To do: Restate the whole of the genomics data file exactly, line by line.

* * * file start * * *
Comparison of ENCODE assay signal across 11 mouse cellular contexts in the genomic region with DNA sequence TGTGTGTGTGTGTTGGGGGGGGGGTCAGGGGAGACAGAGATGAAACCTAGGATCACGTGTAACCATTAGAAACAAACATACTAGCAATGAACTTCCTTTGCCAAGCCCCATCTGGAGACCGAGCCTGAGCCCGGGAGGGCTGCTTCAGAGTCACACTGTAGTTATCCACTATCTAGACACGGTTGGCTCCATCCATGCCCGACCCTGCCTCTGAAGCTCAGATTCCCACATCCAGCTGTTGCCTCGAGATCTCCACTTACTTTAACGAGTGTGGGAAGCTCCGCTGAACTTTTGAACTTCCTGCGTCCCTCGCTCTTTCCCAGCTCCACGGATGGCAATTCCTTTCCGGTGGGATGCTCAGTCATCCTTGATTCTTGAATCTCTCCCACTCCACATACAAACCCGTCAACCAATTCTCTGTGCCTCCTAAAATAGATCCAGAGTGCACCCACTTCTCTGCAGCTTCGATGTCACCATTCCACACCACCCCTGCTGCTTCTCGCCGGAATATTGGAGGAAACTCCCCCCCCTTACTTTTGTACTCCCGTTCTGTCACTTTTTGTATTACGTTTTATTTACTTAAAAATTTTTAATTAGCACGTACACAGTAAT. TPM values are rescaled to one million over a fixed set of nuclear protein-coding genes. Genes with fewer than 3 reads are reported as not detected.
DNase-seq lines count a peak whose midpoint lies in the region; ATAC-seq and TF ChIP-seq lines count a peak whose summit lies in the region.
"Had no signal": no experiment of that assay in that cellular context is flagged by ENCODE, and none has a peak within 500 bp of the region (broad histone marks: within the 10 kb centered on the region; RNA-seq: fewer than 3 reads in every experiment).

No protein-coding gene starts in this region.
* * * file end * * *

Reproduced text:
Comparison of ENCODE assay signal across 11 mouse cellular contexts in the genomic region with DNA sequence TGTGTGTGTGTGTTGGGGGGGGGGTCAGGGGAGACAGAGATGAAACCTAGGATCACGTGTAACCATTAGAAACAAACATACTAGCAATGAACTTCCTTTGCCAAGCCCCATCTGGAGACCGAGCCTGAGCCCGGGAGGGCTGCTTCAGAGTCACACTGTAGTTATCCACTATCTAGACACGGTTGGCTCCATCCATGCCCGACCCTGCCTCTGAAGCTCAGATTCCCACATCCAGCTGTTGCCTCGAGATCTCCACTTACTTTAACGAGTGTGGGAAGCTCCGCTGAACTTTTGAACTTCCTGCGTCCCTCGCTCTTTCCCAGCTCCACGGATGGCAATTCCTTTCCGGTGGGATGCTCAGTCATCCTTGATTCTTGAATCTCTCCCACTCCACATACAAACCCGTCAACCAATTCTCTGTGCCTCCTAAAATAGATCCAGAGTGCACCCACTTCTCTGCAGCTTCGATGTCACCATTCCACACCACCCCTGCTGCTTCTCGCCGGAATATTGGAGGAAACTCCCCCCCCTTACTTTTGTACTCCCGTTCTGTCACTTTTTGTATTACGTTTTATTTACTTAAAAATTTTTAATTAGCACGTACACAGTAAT. TPM values are rescaled to one million over a fixed set of nuclear protein-coding genes. Genes with fewer than 3 reads are reported as not detected.
DNase-seq lines count a peak whose midpoint lies in the region; ATAC-seq and TF ChIP-seq lines count a peak whose summit lies in the region.
"Had no signal": no experiment of that assay in that cellular context is flagged by ENCODE, and none has a peak within 500 bp of the region (broad histone marks: within the 10 kb centered on the region; RNA-seq: fewer than 3 reads in every experiment).

No protein-coding gene starts in this region.